The Cabinet reshuffle is a cosmetic, PR exercise which indicates the kind of General Election campaign we can expect from the Tories.
While the coalition’s reactionary policies will stay the same, they will dress up in the Union Jack and use their party conference to launch a wide-ranging attack on democratic rights, more specifically on trade unionism and the European Convention on Human Rights.
Demagogic attacks on strikers and the EU will be designed to win votes from UKIP, although the elevation of Michael Fallon (to Defence) and Lord Hill (to the EU Commission) suggest that Cameron has no intention of crossing British and US big business, which is overwhelmingly in favour of continued EU membership.
All of this emphasises the importance of mobilising huge protests at the Tory Party conference and on the TUC’s ‘Britain Needs a Pay Rise’ demonstration on October 18.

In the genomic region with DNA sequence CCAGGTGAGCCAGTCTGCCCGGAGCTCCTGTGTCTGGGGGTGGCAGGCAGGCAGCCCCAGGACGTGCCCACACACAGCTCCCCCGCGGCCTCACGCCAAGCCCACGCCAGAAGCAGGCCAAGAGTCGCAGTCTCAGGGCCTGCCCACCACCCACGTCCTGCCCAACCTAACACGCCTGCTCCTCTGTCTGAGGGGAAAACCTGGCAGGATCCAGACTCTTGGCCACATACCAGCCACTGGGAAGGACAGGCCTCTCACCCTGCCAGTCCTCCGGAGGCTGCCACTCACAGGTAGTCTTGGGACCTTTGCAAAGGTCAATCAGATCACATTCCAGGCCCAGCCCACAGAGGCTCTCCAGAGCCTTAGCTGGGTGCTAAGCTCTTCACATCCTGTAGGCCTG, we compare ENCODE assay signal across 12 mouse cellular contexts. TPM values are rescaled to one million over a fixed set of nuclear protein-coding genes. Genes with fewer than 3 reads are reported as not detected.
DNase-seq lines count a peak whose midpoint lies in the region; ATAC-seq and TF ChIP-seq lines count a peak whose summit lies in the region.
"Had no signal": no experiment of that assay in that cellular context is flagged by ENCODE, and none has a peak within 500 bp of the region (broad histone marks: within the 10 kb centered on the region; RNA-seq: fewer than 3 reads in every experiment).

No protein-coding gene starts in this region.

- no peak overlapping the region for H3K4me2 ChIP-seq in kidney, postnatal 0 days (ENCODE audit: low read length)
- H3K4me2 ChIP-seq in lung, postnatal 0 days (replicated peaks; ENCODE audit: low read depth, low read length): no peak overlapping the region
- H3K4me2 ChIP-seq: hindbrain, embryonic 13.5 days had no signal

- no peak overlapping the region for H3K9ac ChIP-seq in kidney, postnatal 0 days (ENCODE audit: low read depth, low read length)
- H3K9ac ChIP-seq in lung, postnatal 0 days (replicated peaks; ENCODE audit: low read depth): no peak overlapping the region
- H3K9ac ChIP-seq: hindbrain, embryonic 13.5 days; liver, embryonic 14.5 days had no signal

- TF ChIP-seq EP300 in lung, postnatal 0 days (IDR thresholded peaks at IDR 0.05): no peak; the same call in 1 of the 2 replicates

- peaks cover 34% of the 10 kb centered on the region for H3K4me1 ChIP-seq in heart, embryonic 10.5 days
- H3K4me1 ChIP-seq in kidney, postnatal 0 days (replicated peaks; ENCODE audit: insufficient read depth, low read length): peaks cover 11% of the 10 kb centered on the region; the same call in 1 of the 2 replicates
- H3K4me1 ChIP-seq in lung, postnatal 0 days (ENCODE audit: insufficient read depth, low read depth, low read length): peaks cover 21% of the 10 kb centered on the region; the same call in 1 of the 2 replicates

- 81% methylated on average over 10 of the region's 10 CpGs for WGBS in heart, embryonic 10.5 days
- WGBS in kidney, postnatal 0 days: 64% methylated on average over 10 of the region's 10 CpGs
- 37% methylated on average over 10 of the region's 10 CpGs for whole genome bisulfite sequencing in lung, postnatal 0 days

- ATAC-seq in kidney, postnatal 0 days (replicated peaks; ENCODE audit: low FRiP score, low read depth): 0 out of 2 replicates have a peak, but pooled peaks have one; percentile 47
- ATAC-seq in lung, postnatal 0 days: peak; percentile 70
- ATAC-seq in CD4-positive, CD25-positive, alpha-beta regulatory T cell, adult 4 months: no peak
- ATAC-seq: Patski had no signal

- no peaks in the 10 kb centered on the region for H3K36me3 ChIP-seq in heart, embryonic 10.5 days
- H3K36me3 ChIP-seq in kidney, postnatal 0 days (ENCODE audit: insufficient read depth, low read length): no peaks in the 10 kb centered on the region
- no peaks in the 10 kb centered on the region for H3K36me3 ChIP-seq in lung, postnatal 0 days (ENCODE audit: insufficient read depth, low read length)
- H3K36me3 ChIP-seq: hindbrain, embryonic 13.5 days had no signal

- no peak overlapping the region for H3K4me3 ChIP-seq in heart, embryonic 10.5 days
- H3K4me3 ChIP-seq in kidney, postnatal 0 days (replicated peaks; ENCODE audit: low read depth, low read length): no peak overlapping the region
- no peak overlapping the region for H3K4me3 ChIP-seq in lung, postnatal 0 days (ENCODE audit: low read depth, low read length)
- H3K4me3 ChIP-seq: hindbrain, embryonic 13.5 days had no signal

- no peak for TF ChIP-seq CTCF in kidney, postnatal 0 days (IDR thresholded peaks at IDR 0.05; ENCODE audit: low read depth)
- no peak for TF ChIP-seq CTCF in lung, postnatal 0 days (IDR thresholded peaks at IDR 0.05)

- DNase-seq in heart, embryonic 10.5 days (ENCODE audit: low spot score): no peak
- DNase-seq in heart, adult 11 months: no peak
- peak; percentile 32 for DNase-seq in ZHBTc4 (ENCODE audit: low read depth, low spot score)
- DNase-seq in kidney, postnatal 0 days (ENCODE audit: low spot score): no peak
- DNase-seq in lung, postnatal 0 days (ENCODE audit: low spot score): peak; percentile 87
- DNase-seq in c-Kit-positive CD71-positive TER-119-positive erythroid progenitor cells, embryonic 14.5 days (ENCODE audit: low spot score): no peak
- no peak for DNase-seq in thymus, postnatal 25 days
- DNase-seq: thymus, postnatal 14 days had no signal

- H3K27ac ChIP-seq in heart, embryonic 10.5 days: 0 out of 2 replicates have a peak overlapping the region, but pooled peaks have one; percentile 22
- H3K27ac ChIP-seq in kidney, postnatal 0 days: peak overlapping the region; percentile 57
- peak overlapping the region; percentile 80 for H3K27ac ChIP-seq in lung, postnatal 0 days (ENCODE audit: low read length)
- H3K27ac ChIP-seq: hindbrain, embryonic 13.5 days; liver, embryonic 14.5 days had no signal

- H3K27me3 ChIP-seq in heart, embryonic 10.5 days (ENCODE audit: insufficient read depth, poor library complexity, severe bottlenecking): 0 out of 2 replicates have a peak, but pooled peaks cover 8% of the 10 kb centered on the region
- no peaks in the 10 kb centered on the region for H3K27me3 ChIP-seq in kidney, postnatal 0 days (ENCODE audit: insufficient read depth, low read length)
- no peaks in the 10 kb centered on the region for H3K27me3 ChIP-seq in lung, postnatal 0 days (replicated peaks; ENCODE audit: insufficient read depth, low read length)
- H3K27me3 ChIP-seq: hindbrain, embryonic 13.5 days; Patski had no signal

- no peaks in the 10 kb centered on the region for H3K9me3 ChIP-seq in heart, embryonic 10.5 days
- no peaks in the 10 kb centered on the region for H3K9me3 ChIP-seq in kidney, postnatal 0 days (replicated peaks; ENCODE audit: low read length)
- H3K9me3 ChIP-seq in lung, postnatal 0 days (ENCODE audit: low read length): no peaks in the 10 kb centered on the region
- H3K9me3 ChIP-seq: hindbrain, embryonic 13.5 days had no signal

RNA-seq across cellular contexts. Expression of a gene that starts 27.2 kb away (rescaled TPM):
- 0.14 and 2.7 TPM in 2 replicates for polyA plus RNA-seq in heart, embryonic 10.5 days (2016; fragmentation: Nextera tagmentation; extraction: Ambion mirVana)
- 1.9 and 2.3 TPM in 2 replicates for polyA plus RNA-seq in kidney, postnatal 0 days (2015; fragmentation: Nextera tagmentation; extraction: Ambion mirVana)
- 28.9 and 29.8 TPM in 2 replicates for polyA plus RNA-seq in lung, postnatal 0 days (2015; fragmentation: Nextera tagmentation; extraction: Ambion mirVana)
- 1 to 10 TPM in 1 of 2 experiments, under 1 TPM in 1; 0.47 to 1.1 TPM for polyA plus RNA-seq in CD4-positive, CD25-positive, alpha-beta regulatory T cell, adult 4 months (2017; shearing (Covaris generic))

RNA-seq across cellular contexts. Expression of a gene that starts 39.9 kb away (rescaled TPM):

The labour movement, the People’s Assembly and the left must now do everything possible to raise the political temperature and deny the Tories the initiative. In particular, the case for alternative left and progressive policies has to be made forcefully, putting the maximum pressure on Labour to draw up a winnable General Election manifesto for next May.